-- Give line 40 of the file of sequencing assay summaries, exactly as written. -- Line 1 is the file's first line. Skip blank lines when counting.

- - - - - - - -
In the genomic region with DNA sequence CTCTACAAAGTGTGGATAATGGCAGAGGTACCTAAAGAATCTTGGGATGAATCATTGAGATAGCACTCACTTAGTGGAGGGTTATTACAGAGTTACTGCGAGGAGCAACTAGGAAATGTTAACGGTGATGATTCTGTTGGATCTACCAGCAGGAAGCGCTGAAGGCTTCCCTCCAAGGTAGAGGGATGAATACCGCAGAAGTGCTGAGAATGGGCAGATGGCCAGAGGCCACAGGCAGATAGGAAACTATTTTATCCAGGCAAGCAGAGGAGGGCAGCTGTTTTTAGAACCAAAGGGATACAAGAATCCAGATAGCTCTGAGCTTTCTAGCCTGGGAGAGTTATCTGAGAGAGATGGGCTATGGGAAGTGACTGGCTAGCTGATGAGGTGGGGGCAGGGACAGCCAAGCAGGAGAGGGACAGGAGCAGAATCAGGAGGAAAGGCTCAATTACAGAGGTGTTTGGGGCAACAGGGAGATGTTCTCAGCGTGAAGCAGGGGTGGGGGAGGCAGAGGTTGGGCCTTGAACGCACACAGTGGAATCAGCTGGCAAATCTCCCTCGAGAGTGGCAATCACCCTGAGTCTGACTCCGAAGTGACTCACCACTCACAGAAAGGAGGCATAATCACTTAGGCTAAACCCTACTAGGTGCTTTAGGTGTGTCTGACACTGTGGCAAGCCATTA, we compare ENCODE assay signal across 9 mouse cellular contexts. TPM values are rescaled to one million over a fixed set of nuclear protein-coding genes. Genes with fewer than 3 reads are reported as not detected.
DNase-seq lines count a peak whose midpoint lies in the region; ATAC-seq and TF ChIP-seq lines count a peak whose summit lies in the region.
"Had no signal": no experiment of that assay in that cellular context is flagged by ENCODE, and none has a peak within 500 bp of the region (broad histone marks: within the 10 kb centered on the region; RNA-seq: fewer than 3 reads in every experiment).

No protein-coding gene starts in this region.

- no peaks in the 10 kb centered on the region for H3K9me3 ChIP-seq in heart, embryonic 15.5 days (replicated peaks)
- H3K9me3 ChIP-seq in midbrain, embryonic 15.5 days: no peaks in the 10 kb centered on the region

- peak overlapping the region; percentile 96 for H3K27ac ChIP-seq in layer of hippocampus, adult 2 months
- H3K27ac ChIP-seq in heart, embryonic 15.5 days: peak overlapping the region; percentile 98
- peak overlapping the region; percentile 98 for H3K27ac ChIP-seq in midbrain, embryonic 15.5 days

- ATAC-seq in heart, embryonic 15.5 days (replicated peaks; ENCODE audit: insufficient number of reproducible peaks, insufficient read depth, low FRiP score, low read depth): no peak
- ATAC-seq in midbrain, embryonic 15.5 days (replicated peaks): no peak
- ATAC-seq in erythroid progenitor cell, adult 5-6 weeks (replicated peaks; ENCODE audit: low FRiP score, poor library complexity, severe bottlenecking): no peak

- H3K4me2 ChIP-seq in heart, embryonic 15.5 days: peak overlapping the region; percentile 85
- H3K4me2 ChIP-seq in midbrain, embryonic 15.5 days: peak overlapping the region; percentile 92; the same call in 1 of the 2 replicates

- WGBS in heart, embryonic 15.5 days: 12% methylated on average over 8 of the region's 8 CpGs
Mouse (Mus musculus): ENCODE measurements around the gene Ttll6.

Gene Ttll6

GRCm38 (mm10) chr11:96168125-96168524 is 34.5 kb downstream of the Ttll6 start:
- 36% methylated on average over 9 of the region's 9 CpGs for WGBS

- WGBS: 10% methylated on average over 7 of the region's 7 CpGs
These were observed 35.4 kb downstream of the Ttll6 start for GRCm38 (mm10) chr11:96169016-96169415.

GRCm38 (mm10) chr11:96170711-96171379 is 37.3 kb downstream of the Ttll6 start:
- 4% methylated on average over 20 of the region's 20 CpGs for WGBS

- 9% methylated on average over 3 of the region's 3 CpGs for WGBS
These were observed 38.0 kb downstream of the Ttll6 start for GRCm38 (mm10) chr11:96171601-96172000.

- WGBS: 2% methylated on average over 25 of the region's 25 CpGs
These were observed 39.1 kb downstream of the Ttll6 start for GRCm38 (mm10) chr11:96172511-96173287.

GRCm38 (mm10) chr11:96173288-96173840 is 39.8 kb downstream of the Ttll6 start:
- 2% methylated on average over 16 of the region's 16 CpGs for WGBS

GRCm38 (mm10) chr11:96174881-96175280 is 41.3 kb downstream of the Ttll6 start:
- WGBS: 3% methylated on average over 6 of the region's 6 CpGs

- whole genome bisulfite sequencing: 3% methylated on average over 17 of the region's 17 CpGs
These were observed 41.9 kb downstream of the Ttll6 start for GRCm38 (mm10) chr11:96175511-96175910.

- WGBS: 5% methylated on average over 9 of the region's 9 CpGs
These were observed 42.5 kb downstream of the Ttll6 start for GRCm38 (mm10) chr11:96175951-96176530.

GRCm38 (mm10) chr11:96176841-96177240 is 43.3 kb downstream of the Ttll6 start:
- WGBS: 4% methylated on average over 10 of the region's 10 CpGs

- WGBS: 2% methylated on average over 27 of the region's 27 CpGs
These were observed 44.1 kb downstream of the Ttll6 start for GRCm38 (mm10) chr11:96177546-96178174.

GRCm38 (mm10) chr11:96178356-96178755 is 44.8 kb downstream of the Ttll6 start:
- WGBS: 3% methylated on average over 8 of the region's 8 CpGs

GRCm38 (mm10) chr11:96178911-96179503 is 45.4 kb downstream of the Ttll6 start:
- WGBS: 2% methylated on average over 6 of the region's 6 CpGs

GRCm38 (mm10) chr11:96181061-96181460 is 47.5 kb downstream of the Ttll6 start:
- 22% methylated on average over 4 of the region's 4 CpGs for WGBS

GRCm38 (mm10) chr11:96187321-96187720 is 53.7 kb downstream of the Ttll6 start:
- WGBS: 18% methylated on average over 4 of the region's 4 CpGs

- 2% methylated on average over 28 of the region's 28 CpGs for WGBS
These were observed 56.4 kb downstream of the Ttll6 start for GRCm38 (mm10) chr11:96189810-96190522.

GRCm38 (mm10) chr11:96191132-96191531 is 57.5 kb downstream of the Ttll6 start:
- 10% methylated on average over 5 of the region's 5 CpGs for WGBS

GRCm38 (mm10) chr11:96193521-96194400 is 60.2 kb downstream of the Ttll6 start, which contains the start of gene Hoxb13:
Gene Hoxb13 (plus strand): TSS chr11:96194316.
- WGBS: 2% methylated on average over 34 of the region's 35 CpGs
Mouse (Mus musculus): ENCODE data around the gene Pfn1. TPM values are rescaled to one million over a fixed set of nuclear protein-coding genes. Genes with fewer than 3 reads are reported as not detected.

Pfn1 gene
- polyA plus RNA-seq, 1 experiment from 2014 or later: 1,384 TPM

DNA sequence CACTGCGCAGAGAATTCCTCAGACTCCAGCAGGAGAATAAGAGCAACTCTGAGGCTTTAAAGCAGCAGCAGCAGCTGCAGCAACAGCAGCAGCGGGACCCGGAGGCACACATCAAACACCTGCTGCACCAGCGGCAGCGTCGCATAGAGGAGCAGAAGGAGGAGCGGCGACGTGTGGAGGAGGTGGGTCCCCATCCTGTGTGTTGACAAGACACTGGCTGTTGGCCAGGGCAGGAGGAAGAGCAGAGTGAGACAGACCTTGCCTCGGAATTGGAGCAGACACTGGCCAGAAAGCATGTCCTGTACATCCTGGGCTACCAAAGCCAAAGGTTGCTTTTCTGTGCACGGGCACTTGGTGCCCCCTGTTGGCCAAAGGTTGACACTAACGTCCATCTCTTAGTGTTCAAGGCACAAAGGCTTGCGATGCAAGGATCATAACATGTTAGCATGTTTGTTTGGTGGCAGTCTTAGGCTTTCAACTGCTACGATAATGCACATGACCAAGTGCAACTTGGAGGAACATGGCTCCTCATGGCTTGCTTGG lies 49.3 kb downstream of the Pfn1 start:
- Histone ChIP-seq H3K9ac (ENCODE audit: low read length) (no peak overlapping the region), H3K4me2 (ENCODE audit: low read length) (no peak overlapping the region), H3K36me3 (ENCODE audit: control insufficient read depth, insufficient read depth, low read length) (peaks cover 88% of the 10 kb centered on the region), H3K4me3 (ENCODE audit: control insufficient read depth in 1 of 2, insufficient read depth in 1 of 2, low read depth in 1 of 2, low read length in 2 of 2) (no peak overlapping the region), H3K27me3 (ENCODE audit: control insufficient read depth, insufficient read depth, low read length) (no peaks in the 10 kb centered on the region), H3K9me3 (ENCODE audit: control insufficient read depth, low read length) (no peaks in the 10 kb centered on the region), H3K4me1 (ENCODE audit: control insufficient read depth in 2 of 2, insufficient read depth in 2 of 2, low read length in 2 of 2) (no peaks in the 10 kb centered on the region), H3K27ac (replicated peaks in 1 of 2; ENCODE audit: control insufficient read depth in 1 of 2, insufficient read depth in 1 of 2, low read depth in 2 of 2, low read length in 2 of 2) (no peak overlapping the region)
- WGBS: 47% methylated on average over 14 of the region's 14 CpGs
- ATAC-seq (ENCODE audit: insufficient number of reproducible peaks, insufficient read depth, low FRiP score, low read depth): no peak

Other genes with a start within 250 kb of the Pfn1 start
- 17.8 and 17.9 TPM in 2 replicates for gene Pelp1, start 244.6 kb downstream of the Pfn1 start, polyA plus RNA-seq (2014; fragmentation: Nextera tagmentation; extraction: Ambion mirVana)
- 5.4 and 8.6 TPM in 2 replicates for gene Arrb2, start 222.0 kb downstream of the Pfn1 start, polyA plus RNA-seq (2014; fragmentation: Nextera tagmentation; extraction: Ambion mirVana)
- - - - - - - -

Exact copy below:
GRCm38 (mm10) chr11:96178356-96178755 is 44.8 kb downstream of the Ttll6 start: